Even if Elizabeth had ever contemplated marriage with Dudley, the circumstances of his wife's death provided her with an excuse not to marry him. Though a Queen regnant, that is in her own right, her status would be much impaired by marrying one of her English subjects. She may have had an aversion to marriage arising from her own observations and experience of the licentiousness of the mid-Tudor court combined with her knowledge as she grew older of the circumstances of her own mother’s downfall. In July 1561 Elizabeth spoke in great ‘bitterness of the holy estate of matrimony’ to Matthew Parker, Archbishop of Canterbury. Parker was left ‘in a horror to hear her’. Cecil, ever perspicacious, accurately summarised her fears when he wrote: ‘how tickle a matter it is for princes to be provoked to determine their successors’.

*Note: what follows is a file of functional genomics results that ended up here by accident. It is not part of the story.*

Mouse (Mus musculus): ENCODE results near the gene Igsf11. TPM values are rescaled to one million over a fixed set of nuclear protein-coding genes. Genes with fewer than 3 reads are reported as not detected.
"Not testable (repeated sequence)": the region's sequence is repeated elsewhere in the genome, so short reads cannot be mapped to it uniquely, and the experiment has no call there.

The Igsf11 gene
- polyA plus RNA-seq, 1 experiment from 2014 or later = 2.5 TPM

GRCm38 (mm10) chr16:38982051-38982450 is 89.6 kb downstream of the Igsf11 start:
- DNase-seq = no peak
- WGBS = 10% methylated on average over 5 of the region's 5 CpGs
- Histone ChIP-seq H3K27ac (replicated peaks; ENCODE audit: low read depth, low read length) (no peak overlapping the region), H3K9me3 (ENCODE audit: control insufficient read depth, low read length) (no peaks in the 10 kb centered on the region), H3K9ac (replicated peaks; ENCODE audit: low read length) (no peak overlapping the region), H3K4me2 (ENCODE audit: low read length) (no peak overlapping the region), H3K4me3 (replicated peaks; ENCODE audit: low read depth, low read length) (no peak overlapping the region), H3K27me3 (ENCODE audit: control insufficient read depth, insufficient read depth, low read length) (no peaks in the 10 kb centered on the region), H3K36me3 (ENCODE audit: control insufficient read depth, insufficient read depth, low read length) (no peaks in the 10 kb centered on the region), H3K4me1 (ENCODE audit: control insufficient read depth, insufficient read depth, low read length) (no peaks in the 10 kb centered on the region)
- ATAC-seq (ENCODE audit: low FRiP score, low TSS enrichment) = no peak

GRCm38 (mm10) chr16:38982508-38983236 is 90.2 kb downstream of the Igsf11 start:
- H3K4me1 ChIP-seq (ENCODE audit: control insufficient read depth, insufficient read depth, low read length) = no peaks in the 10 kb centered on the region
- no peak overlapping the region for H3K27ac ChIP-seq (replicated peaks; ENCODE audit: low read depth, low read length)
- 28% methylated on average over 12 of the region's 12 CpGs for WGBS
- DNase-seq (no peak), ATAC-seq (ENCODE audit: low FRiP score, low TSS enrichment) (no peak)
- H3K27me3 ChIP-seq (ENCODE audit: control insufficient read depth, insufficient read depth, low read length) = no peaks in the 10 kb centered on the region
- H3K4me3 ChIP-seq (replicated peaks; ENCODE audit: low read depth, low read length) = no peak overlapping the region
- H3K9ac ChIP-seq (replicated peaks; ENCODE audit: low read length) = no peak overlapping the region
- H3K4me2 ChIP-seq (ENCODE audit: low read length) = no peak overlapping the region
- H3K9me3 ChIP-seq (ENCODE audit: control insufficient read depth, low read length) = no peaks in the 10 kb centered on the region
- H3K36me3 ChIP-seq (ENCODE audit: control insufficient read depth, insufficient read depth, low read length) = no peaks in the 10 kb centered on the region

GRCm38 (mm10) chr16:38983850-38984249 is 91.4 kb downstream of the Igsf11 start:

And so Elizabeth continued, until in late 1562 she caught smallpox while at Hampton Court. Her condition deteriorated quickly, and within days she was in a coma and near death. The noted physician, Dr Burcot, was summoned, and, following the so-called ‘red treatment’ then used to combat smallpox, wrapped Elizabeth in a scarlet blanket and placed her near a fire. In a neighbouring room, Elizabeth’s key leading courtiers gathered with a sense of increasing panic.